Anti-rape condom: safeguard or risk?

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A woman can insert it like a conventional female condom, and it will protect her against sexually transmitted infections and unplanned pregnancies. And also against rapists - or so its South African inventor claims. Inside the anti-rape condom are tiny hooks which attach to the skin on penetration, trapping the penis inside. But is this a realistic response to South Africa's culture of violence against women?

Every 26 seconds a woman is raped in South Africa, says Dr Sonnet Ehlers, inventor of the anti-rape condom. The Rape-aXe, as it's called, is inserted with an applicator like a tampon. It then remains in place inside the vagina without the woman being aware of it. Like a conventional female condom, it will stop semen from entering the body, thus acting as a contraceptive and protecting the woman against HIV or other sexually transmitted infections. But there the similarity stops. The Rape-aXe is designed as a weapon against rapists.
After penetration, as soon as an attacker withdraws the first time, tiny hooks pierce the skin of the penis. The hooks don't go through to the spongy tissue beneath the skin, so there's no bleeding. Even if any blood is lost, it's contained within the condom, so there's no increased risk of HIV infection. Once the condom is on the penis, according to Dr Ehlers, it's then impossible for the rapist to remove it himself - it's simply too painful and causes too much skin damage. He will be forced to see a medical professional to have it removed - resulting in his inevitable arrest.
Dr Ehlers isn't worried that would-be rapists will think to check their victims for anti-rape condoms:
"I went into prisons, and I spoke to the rapists themselves. Most of them said to me that it would be such a surprise factor... I said 'and will you look for Rape-aXe beforehand?' And they said no because it's a hit and run, you've got to be quick and get away from the scene."
It might seem a high-risk strategy to use a device in self-defence which is liable to horrify and enrage a violent attacker, but Dr Ehlers doesn't believe her invention could put women in even greater danger.
"The men are violent already, so I cannot make them more violent with Rape-aXe. And another thing is if they kill their victim, he will be in double trouble. Because he's tagged, he cannot remove it, he's got to go to a hospital, and then he's identified. So now at least he'll be up for rape, and not for murder and rape."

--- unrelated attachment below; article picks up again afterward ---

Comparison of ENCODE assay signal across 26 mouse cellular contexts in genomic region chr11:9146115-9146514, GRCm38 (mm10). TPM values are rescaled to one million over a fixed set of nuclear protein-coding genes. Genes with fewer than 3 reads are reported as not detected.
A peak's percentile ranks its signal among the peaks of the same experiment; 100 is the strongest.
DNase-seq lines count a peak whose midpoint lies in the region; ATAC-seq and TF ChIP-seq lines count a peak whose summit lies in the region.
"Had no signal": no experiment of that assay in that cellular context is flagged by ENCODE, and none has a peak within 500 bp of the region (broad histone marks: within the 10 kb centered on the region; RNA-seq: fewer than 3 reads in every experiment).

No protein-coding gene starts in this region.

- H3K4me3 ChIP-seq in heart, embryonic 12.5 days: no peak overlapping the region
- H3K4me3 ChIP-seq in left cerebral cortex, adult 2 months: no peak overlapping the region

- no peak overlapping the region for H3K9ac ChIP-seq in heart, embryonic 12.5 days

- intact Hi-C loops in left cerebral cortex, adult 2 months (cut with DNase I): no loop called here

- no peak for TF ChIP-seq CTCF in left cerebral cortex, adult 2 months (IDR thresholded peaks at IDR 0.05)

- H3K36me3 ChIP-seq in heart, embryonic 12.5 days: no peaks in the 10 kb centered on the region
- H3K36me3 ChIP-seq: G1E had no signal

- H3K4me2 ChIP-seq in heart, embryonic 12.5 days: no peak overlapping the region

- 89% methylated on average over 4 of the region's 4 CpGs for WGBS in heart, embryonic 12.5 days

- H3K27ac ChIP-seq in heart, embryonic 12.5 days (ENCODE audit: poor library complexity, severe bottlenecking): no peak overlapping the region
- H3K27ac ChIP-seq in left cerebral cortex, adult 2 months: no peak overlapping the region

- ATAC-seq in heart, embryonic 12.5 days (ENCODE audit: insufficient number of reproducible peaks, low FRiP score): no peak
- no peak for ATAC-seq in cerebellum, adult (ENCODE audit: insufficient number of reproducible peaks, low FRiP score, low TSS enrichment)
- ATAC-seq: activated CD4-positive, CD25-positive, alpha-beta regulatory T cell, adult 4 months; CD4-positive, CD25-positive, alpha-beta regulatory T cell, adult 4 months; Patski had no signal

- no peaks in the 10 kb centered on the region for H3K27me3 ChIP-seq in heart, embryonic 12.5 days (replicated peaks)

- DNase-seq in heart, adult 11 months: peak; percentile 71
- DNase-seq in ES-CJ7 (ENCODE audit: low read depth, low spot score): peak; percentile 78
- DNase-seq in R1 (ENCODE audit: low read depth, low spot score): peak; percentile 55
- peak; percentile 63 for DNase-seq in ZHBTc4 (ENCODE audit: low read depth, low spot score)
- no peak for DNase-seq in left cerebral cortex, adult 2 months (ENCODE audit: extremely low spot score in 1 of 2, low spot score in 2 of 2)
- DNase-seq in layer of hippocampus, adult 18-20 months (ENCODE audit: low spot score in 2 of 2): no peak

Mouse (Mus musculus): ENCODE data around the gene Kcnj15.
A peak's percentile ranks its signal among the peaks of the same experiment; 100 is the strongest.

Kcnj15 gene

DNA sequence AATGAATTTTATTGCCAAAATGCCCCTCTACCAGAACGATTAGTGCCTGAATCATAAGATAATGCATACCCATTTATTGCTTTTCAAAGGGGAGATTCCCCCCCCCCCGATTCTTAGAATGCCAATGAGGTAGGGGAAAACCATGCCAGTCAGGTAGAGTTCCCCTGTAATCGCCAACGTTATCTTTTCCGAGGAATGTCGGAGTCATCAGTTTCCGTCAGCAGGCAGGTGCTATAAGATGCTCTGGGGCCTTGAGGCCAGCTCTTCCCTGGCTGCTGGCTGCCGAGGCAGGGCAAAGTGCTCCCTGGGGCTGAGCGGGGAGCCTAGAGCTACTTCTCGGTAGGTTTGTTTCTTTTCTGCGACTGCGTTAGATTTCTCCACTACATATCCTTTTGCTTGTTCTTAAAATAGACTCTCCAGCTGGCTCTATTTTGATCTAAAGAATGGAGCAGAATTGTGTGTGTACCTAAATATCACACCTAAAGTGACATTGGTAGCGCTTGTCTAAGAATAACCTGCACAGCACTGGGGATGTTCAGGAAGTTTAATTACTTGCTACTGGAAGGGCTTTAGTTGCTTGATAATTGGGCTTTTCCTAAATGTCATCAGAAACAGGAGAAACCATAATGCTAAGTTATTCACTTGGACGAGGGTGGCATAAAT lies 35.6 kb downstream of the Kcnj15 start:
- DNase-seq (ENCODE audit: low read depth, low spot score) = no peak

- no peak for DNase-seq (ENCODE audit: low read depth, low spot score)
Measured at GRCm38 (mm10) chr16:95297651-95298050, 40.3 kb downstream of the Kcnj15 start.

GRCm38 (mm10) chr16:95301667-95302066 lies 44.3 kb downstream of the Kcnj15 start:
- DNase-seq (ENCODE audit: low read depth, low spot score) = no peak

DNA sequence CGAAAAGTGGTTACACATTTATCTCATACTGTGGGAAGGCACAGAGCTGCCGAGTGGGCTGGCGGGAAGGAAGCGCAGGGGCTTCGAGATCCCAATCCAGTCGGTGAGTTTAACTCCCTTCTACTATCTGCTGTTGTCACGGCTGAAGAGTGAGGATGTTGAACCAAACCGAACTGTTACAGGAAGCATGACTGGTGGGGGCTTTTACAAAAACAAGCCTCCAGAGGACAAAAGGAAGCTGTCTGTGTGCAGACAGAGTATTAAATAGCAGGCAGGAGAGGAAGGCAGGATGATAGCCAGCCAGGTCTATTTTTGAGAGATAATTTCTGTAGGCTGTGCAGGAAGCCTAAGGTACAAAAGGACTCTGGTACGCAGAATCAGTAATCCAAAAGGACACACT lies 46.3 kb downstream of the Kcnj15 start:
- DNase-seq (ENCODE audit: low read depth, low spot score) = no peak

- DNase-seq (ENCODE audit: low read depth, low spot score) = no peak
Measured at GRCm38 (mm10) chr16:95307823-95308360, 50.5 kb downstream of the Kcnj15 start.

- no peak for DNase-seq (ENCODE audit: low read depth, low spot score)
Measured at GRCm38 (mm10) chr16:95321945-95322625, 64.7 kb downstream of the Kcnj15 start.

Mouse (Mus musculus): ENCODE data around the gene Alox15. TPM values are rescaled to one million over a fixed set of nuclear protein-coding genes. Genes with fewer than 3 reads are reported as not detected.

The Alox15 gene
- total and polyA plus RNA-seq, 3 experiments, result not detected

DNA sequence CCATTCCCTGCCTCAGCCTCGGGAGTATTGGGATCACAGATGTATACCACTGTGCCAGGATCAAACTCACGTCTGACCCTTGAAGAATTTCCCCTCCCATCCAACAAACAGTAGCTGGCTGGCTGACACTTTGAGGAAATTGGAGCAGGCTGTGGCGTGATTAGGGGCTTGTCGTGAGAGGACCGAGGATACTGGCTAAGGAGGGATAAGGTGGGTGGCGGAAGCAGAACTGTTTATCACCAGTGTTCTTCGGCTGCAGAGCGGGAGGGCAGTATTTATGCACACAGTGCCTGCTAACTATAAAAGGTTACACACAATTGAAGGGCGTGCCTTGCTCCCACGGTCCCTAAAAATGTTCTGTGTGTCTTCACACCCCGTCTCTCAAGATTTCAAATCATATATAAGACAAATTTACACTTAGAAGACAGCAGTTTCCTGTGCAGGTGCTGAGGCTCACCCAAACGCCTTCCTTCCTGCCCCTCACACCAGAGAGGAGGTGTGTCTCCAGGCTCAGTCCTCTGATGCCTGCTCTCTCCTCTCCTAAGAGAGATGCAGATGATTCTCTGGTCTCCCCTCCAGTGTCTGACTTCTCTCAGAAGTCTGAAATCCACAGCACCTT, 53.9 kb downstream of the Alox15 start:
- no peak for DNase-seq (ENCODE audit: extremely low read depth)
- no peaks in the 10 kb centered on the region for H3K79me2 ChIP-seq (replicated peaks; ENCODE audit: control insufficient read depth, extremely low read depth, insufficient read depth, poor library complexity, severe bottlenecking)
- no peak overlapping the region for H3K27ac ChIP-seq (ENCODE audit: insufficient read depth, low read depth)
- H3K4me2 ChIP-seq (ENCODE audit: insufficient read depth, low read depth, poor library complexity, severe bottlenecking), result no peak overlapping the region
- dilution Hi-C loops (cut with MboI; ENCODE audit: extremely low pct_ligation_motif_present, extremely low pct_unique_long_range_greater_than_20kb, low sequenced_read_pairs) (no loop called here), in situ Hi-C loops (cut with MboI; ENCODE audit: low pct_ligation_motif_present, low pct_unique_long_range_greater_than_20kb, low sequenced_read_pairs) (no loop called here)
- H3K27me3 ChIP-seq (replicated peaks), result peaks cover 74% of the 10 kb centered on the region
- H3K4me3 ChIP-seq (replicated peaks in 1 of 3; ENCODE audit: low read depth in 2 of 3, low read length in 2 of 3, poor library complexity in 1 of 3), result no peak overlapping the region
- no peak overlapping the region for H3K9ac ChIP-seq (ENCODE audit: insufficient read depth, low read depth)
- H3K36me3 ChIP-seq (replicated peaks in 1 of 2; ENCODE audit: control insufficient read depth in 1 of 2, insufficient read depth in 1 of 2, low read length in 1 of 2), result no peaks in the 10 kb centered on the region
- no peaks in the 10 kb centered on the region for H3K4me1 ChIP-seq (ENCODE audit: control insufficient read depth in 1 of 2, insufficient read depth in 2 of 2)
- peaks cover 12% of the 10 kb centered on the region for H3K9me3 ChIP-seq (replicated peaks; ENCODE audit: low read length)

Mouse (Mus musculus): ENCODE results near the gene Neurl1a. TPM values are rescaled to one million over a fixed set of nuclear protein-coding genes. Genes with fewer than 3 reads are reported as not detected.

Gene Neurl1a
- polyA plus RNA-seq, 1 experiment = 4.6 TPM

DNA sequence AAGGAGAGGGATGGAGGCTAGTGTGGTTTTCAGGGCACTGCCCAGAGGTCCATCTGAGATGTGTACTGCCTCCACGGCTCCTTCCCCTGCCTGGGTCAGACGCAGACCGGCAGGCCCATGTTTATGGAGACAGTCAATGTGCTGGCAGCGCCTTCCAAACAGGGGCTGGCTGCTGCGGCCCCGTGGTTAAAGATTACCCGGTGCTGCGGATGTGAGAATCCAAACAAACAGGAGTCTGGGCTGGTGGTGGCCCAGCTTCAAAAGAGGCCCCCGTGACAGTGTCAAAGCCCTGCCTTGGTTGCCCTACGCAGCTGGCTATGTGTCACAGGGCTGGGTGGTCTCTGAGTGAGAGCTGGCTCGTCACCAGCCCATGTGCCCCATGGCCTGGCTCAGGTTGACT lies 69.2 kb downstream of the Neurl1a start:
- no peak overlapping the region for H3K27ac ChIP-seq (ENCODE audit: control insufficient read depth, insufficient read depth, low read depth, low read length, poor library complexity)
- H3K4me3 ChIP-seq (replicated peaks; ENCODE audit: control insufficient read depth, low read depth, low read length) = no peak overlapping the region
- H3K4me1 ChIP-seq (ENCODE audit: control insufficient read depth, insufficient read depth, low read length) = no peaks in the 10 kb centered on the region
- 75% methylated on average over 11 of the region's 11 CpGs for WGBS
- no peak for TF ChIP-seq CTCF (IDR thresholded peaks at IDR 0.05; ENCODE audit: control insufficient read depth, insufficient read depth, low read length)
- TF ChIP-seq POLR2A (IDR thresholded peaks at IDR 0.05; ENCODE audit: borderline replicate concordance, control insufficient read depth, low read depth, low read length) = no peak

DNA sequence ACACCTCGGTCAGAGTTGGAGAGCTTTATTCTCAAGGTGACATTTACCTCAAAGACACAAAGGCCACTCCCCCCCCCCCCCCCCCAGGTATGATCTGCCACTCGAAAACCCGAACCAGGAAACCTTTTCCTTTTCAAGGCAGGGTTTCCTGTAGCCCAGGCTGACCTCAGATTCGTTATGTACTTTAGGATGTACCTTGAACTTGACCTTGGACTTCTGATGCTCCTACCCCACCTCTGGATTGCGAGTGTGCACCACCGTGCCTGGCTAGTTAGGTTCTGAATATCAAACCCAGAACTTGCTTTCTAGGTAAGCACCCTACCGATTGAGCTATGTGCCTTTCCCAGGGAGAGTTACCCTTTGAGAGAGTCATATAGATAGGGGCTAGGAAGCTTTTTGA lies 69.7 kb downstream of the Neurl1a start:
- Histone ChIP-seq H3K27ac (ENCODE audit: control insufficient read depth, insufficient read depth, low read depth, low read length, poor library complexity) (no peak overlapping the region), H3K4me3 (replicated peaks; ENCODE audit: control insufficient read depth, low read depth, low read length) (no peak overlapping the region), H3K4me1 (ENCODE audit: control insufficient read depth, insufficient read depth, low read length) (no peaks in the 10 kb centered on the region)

This assumes, of course, that a rapist, finding his penis gripped by invisible needles, will pause to consider the legal ramifications of taking out his anger on his victim. Dr Ehler's website claims that at this point the anti-rape condom "will buy you time to get away". She puts it all down to the benefit of the "surprise factor".
"The moment he looks down - 'what happened to me?' - that gives you time to jump up and run. He cannot run after you. You must remember that it's attached to the penis during erection, and the penis wants to go back to normal, and it can't because it's almost like a splint that's on it now. He cannot urinate, because if he pulls the tip to cut that off so that he can urinate, he pulls the hooks deeper into his body."
Comments from South African men on the Radio Netherlands Worldwide website raise further concerns that the device is likely to provoke violence. Some responses to the news report on the condom were so misogynistic and offensive they had to be removed from the site. A further concern about the Rape-aXe condom is that it could potentially be used by aggrieved women to take revenge on men. 

A 2009 study by South Africa's Medical Research Council revealed a chilling picture of male sexual violence in the country. More than a quarter of men questioned in the study confessed to having raped, some of them more than once. The report concludes that "Rape prevention must focus centrally on changing social norms around masculinity and sexual entitlement, and addressing the structural underpinnings of rape."
Dr Ehler's answer is Rape-aXe. And she's currently seeking donations to make 30,000 free anti-rape condoms available to the women of South Africa.